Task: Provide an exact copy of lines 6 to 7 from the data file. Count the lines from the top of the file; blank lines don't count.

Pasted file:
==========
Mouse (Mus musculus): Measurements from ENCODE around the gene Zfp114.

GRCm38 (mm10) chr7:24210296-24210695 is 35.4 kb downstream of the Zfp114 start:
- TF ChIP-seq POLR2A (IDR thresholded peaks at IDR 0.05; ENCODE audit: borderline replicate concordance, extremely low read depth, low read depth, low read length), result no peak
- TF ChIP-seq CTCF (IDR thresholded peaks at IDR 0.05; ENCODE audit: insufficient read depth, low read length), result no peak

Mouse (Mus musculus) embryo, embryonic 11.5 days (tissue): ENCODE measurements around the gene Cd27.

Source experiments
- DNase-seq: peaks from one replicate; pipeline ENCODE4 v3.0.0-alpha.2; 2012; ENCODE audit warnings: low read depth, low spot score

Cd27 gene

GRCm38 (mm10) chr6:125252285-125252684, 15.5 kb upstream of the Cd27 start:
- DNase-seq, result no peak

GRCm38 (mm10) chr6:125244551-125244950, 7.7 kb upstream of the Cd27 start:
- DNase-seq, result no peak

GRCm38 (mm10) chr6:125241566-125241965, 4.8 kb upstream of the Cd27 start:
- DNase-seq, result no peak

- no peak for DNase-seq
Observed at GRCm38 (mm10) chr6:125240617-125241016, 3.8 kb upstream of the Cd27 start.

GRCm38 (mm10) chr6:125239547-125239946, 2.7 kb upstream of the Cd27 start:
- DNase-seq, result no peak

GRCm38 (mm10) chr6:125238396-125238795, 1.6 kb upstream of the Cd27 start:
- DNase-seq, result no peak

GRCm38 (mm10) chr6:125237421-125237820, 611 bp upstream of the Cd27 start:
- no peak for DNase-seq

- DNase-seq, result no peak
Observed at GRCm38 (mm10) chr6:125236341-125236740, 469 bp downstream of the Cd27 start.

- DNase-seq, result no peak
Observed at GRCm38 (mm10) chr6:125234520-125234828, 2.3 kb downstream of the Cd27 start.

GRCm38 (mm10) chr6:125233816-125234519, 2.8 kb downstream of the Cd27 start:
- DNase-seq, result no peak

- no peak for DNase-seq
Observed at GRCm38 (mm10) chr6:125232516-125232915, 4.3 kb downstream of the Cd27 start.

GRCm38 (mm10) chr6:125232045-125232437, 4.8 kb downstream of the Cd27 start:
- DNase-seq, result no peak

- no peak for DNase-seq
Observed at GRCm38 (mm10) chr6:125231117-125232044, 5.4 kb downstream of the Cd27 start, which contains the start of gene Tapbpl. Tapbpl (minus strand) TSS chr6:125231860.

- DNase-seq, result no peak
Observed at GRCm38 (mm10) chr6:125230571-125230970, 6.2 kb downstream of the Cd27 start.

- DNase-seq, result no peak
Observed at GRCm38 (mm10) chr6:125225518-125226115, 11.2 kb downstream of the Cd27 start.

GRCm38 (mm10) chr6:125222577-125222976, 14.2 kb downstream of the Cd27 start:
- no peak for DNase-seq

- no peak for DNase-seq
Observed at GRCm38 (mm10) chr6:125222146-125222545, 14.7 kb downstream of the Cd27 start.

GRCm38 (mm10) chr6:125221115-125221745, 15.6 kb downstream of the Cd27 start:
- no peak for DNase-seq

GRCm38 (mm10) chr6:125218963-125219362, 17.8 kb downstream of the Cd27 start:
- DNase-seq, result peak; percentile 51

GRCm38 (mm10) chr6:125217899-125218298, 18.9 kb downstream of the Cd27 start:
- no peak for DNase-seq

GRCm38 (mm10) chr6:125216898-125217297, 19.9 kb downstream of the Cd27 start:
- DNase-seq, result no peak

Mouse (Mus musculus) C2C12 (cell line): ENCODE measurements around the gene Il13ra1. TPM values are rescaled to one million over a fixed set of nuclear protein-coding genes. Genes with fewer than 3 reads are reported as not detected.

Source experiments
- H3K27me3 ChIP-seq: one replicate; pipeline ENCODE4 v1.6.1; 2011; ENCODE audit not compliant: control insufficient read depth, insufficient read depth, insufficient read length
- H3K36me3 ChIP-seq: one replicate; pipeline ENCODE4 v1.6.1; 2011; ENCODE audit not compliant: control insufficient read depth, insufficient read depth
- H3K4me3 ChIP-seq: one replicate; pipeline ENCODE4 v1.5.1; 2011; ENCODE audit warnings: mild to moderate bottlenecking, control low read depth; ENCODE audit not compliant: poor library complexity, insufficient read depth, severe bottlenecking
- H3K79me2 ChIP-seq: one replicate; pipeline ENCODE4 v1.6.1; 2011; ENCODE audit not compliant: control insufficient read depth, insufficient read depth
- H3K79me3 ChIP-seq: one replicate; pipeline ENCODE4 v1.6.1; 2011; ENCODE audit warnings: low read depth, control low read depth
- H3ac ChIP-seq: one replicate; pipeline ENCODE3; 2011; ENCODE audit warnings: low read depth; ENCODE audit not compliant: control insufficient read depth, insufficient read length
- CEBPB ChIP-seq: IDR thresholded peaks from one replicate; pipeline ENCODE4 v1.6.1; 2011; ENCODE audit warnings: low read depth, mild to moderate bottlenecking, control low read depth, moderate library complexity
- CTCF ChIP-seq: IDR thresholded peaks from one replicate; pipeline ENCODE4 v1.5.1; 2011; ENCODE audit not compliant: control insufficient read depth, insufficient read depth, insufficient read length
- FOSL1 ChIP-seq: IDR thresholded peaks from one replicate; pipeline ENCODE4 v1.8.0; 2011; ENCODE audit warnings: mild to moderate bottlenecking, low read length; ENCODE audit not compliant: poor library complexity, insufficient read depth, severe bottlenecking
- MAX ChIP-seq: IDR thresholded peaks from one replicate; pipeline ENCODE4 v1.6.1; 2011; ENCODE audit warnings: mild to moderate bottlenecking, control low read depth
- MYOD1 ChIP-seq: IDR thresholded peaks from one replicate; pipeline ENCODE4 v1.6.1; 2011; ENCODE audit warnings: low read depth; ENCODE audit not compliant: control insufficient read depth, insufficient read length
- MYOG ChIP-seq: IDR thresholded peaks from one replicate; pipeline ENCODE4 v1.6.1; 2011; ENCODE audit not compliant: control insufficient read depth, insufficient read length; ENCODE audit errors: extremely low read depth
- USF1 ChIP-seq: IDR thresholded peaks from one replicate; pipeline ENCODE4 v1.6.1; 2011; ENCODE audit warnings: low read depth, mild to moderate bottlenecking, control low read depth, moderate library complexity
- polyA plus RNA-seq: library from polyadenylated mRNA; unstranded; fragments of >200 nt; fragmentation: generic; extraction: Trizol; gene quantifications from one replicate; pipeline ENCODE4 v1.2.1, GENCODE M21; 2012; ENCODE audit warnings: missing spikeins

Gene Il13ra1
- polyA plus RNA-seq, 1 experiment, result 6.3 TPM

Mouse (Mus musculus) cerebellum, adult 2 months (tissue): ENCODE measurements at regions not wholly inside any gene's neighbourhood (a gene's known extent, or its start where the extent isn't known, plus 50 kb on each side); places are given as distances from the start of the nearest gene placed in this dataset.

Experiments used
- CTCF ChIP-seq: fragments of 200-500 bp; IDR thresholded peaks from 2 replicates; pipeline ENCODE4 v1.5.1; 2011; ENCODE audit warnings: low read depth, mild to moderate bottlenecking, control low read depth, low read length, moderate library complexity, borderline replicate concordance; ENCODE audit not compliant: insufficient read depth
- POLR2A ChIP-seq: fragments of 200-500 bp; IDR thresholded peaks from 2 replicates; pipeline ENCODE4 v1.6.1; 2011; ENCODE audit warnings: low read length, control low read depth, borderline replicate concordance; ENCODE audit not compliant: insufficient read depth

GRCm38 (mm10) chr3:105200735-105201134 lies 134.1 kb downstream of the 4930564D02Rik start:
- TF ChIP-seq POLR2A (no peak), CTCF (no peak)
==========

Source experiments
- DNase-seq: peaks from one replicate; pipeline ENCODE4 v3.0.0-alpha.2; 2012; ENCODE audit warnings: low read depth, low spot score